was weird; I also felt that Flickr (a picture based social networking website) had satisfied that getting-to-know you satisfaction, so I didn’t feel
the urgency. But then I was like, oh, that’s not sufficient! I should go I person!” This introduces the concept that by going on your computer and
looking at someone’s photo album it satisfies the normal urge you have to see that person face-to-face. Caterina was able to recognize that this was
not a good habit and that seeing someone in person is important, the question is, is everyone as sensible as Caterina or would they allow this online
voyeurism to satisfy that need? By allowing the pictures on your online profile to represent you as a person, do you feel accurately represented? In
my own experience I think that this view of someone can be extremely jaded. If someone were to judge me by my pictures online they would think that my
entire life consisted of going on vacation, going to concerts, and partying. In reality this is only a small portion of my activities but you
wouldn’t usually post a picture of yourself studying or hanging around watching movies.
By allowing your thousands of online acquaintances this glimpse into your personal life, how personal is it really? This is where
privacy setting becomes such an important tool in the world of online sharing. You have the option on Facebook to only allow people who you have
accepted as a “friend” to view your profile or to allow anyone who wishes to see everything including your photos and personal messages. It is my
advice to use this to your advantage and make your page private and most importantly be careful who you allow access to your information. Think about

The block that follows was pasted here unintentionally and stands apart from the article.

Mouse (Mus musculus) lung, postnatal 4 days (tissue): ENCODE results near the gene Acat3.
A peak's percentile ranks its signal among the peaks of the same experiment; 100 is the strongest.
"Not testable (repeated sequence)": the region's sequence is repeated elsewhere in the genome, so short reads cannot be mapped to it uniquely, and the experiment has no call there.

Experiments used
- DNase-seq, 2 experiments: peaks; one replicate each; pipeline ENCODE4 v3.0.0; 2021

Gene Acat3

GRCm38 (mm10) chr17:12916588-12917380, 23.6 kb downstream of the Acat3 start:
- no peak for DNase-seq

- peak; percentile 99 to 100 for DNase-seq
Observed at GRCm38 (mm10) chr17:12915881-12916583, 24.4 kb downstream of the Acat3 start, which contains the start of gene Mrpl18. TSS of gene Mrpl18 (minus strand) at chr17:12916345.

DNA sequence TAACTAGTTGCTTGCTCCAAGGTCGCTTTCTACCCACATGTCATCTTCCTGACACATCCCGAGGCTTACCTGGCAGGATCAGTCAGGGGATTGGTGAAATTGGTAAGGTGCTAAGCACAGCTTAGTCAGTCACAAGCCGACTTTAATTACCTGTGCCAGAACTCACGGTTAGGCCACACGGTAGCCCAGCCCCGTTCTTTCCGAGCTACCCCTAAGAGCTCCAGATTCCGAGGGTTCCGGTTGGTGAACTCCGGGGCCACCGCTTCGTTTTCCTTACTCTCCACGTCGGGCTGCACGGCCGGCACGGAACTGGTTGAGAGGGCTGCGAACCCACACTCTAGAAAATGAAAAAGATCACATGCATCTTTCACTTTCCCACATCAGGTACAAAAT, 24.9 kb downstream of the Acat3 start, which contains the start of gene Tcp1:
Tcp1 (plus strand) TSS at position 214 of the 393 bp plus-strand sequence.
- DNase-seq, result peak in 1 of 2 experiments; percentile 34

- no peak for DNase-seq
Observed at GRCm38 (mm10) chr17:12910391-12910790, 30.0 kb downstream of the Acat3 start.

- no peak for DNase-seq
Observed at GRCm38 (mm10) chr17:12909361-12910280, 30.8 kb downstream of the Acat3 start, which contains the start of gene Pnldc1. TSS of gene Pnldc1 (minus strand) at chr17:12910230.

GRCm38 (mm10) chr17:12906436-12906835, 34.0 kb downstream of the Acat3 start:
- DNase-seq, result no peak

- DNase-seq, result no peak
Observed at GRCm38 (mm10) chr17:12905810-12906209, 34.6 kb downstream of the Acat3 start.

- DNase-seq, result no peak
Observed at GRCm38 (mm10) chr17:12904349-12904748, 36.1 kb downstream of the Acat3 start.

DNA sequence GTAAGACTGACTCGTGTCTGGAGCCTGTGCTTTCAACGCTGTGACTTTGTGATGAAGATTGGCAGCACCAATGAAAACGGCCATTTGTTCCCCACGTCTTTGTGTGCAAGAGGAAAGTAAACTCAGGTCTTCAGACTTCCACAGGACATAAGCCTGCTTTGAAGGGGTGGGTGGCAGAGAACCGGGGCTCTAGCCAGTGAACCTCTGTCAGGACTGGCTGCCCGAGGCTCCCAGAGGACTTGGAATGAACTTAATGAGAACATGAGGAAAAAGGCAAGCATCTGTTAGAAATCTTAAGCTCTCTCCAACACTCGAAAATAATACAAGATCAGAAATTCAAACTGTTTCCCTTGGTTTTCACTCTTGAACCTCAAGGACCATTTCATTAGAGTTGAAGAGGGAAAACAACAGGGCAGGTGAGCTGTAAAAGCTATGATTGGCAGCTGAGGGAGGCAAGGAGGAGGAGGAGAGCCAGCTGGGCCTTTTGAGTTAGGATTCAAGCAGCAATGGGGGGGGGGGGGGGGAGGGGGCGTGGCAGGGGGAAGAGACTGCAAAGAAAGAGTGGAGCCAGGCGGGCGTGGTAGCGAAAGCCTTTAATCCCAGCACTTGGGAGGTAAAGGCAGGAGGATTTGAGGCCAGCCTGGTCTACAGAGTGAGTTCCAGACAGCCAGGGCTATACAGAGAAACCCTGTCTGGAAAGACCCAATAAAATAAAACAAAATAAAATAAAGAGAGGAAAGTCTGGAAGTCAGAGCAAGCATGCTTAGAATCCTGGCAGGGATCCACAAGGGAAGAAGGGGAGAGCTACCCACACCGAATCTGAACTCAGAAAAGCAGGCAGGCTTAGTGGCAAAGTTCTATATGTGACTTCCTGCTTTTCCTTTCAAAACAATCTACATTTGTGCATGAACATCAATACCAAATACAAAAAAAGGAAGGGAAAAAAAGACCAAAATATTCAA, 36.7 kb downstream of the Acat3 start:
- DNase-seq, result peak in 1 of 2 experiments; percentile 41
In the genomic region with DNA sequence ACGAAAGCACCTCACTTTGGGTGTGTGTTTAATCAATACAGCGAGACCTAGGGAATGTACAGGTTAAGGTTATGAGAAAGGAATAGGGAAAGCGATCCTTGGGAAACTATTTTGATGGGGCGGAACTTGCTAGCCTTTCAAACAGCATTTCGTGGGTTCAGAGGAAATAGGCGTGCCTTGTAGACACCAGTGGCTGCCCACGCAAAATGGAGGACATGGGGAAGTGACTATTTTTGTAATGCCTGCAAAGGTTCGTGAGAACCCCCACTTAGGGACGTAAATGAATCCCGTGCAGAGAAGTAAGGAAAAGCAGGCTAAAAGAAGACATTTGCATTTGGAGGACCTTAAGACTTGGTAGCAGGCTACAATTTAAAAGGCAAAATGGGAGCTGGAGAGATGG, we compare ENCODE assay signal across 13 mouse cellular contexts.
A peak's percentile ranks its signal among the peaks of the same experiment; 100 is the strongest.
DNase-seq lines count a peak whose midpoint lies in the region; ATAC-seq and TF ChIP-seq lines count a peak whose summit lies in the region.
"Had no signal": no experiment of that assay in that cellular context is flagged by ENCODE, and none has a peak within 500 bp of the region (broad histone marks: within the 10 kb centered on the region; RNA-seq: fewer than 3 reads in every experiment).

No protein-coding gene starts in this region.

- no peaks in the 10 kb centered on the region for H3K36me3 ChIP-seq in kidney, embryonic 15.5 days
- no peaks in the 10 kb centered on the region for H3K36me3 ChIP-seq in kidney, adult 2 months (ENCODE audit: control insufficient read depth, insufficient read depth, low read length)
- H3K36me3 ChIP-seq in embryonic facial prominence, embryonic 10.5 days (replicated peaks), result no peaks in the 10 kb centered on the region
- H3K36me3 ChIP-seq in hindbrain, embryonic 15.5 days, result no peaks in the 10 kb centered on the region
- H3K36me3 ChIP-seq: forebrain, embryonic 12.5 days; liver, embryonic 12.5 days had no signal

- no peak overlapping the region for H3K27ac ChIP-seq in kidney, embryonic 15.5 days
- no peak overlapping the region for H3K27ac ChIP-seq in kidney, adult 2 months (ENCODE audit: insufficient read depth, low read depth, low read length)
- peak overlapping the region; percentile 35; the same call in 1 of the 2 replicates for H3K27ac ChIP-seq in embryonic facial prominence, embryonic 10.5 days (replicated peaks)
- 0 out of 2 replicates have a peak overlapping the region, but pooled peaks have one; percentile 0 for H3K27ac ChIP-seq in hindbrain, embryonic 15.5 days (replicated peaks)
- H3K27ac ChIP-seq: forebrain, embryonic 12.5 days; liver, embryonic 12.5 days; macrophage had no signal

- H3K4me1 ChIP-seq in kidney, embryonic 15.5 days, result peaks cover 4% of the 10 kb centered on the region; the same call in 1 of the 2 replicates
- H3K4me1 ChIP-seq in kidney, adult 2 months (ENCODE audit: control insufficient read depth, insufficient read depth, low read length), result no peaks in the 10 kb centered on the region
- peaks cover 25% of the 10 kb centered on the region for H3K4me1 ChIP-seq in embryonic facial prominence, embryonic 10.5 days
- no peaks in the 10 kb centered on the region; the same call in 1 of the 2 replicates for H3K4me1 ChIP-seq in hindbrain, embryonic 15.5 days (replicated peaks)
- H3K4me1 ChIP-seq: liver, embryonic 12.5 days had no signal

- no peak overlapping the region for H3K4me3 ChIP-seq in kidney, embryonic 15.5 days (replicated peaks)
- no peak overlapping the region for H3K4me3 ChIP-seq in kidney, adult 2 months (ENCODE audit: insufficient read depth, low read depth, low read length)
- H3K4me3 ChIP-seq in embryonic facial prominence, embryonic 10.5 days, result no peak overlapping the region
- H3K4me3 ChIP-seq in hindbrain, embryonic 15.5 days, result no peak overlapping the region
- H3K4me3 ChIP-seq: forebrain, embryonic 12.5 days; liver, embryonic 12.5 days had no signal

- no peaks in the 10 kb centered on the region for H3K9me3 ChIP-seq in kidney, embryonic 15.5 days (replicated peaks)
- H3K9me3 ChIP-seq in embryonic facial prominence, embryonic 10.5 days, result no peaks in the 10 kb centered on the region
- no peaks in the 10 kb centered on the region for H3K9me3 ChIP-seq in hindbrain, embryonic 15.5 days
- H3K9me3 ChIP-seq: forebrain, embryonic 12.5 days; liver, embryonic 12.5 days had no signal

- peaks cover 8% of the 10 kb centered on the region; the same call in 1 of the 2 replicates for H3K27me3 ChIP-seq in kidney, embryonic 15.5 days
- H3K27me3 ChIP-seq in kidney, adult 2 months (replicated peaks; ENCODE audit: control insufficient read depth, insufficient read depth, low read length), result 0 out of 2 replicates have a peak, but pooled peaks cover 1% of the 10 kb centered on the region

it from the context of walking along a busy street in a city passing by hundreds of people every minute, would you want every one of those people to
be able to view photos of you and your family, or listen in on your conversation with your significant other?
On the topic of privacy and the sharing of personal information there has been a recent judicial decision made by a Long Island judge according to a
recent article in Newsday “A Suffolk County judge has ordered a Long Island woman to open up her private Facebook and MySpace musings to a chair
company she is suing in a personal injury lawsuit.” This event raises many questions on how safe people feel documenting their lives on the
Internet. In my opinion this decision is a direct violation of the privacy that people expect when using social networking websites. When you click
the button making all of your posts and information private it does not have an attached copy of the
Miranda Rights informing you that what you post can be used against you in court. It is my belief that if this warning were displayed people would not
use these services the way they do so now.
Social Networking sites are revolutionizing the way people interact and communicate. Some may argue that this is for the better; in my eyes it
depends on what aspect of it you are looking at. The concept that information can be reviewed and commented on instantaneously, creating social change
and progress is a very helpful and forward thinking movement. The way that social networking is being used by most people as a way to keep in touch
with friends and acquaintances has a possibility of being detrimental to societies normal social constructs. All in all I think that people who choose
to use these websites as a form of communication have to be careful; they need to be careful of how they let it affect their personal relationships,
who they share their information with, and most importantly what kind of information they choose to share.